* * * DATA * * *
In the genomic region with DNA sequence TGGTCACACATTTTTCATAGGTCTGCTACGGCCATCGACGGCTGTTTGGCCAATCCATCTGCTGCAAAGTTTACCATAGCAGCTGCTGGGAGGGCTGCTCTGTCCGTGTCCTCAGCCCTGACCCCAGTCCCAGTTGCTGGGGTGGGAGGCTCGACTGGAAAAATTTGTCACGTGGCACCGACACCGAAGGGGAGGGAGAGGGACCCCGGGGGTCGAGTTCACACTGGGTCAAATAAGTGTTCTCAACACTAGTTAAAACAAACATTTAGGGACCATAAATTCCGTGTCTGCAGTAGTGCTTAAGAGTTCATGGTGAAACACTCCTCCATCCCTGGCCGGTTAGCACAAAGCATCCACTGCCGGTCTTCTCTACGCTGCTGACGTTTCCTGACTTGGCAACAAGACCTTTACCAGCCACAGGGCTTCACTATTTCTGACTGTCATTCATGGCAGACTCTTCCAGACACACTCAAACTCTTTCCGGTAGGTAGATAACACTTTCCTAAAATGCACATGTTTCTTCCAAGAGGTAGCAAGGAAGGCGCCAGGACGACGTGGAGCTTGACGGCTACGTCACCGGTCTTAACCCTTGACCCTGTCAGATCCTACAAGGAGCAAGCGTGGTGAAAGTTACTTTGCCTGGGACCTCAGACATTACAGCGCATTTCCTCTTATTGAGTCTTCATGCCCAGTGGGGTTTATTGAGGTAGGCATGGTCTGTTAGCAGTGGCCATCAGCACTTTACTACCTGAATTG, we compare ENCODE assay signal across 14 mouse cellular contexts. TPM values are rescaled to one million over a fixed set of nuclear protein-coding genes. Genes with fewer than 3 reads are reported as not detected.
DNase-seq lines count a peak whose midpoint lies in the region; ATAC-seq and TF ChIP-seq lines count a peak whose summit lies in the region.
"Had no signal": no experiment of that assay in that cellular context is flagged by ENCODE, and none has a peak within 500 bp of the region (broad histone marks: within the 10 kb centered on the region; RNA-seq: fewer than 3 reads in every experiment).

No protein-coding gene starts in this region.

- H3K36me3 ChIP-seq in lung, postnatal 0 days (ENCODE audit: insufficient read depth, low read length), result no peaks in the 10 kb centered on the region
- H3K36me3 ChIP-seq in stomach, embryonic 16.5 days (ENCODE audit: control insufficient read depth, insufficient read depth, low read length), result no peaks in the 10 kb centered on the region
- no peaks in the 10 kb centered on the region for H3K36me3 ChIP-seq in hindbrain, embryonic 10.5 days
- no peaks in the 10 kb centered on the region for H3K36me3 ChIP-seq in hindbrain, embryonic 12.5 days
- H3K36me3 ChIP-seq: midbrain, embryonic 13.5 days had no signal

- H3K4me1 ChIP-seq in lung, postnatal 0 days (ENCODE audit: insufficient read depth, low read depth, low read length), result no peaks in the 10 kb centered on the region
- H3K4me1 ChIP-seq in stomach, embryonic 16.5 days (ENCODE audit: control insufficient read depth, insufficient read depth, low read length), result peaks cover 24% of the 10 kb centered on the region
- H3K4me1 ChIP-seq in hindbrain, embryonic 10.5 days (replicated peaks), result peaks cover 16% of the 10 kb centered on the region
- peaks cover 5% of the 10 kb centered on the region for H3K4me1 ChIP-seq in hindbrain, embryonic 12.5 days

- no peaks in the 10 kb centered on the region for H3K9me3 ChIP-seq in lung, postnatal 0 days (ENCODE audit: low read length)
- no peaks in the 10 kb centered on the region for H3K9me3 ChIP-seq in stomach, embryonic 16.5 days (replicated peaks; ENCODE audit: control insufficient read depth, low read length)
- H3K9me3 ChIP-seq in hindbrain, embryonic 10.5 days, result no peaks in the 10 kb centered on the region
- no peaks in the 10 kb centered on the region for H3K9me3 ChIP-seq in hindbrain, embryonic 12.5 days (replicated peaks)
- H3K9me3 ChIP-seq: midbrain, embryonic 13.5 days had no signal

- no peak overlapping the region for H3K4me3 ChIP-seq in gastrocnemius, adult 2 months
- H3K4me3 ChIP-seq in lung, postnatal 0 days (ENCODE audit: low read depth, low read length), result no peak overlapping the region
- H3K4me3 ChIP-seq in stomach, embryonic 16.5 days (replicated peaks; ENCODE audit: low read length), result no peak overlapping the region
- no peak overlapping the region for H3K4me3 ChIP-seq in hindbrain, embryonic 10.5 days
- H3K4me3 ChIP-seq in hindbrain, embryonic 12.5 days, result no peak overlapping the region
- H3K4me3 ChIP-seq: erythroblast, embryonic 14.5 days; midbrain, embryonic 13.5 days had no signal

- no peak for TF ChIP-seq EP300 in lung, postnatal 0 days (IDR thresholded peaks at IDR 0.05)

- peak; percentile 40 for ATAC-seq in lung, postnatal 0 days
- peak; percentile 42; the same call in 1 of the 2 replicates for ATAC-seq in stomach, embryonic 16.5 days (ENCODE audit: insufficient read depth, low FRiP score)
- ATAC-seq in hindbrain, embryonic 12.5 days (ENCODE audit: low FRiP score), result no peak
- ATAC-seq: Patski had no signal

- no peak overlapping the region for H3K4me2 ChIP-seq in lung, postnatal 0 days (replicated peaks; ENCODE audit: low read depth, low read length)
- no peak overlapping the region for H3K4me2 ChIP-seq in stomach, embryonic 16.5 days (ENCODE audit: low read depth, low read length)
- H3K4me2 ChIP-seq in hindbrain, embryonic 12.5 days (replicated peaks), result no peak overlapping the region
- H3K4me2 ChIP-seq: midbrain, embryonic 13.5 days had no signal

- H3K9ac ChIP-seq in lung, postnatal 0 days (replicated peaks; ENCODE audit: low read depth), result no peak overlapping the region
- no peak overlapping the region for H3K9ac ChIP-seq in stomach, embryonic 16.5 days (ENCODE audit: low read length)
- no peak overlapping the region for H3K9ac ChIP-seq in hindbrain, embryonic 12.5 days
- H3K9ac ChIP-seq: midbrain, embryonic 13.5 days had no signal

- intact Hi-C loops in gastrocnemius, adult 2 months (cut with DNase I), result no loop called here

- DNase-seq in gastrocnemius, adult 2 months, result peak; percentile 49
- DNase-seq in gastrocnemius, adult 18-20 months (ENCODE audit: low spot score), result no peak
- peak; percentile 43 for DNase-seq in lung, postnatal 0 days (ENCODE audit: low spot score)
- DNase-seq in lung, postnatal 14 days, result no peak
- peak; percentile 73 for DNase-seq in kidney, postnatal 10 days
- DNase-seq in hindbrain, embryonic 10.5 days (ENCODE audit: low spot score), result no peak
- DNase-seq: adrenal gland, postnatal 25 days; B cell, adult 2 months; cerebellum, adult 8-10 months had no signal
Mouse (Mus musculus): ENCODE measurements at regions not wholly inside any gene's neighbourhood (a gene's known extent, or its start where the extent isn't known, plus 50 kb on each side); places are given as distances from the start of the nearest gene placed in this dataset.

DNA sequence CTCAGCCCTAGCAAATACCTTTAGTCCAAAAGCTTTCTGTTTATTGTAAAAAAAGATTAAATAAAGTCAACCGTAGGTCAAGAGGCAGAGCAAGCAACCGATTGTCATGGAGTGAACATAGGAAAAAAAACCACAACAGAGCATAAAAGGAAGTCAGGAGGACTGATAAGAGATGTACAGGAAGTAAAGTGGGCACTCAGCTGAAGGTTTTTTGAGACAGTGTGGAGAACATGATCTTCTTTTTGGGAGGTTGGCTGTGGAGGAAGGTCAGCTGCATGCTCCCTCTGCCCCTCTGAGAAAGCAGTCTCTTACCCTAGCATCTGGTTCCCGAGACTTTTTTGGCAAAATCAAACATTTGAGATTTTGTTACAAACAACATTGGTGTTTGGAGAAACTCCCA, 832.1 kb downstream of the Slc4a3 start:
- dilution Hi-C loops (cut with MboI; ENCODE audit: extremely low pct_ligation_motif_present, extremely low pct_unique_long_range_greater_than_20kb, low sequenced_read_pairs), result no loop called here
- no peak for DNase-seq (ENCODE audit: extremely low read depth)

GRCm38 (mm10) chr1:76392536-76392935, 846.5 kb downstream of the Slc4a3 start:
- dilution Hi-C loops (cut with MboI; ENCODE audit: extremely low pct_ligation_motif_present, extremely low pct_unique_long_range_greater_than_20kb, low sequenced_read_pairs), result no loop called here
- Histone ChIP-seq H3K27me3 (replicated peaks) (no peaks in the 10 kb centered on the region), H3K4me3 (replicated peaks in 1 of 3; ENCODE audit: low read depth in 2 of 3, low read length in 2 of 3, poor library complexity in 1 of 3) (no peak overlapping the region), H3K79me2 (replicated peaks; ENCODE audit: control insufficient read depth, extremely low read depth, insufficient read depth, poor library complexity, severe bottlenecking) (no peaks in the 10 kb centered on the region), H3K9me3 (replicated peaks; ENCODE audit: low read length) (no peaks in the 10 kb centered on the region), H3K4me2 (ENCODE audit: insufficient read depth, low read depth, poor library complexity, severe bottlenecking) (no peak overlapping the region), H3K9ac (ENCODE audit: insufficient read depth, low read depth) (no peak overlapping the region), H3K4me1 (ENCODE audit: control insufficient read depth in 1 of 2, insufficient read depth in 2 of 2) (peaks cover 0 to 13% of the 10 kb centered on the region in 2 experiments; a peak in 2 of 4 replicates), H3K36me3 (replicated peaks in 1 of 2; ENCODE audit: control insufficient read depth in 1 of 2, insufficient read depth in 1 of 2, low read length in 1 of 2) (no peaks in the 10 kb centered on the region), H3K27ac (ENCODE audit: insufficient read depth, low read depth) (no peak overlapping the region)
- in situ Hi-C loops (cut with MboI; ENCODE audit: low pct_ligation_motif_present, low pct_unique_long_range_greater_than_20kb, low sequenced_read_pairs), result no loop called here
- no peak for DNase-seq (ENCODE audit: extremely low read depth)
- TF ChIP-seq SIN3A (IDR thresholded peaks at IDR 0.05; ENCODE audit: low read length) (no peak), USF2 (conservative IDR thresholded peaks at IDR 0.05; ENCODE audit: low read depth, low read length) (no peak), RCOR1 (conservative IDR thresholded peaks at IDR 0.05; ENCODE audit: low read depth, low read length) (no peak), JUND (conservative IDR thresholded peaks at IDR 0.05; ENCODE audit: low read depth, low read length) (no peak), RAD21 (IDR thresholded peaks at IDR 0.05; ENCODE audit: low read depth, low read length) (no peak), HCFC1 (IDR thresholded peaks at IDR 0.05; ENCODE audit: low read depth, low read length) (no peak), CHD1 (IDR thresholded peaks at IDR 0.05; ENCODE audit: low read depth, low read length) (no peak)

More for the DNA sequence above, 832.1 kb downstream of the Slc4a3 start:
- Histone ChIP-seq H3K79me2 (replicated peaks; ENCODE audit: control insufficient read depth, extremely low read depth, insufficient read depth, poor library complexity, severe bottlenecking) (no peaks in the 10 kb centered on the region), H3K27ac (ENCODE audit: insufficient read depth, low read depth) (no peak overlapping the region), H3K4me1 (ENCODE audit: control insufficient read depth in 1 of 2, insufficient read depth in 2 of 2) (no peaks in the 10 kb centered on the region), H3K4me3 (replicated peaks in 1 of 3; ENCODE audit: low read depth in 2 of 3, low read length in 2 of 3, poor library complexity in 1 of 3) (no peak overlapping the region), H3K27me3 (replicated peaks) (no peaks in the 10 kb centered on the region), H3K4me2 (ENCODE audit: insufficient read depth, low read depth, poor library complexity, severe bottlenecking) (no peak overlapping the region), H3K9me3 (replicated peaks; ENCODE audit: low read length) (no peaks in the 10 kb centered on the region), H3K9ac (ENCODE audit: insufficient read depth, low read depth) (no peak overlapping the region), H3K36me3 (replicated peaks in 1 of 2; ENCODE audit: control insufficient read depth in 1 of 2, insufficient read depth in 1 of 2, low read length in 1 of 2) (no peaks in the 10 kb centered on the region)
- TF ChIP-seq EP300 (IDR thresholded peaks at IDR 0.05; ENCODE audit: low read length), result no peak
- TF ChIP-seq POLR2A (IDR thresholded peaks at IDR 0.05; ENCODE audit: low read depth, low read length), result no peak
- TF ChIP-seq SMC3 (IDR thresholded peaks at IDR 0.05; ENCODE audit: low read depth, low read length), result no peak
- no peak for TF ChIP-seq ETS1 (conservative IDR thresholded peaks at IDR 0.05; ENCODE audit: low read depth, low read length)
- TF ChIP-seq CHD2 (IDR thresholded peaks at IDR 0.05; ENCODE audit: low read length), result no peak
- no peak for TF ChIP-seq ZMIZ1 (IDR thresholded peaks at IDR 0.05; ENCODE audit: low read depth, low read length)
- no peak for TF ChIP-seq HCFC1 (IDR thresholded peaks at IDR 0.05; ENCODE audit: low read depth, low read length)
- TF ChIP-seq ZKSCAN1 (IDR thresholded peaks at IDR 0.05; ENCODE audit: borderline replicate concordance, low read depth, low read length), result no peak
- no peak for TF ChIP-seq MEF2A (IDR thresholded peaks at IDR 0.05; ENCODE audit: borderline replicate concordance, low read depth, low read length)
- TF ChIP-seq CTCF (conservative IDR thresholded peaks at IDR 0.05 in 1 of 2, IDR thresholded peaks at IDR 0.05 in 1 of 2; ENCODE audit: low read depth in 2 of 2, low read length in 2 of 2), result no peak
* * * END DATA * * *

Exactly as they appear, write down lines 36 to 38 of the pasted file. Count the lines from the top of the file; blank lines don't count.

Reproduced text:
- no peak overlapping the region for H3K9ac ChIP-seq in hindbrain, embryonic 12.5 days
- H3K9ac ChIP-seq: midbrain, embryonic 13.5 days had no signal

- intact Hi-C loops in gastrocnemius, adult 2 months (cut with DNase I), result no loop called here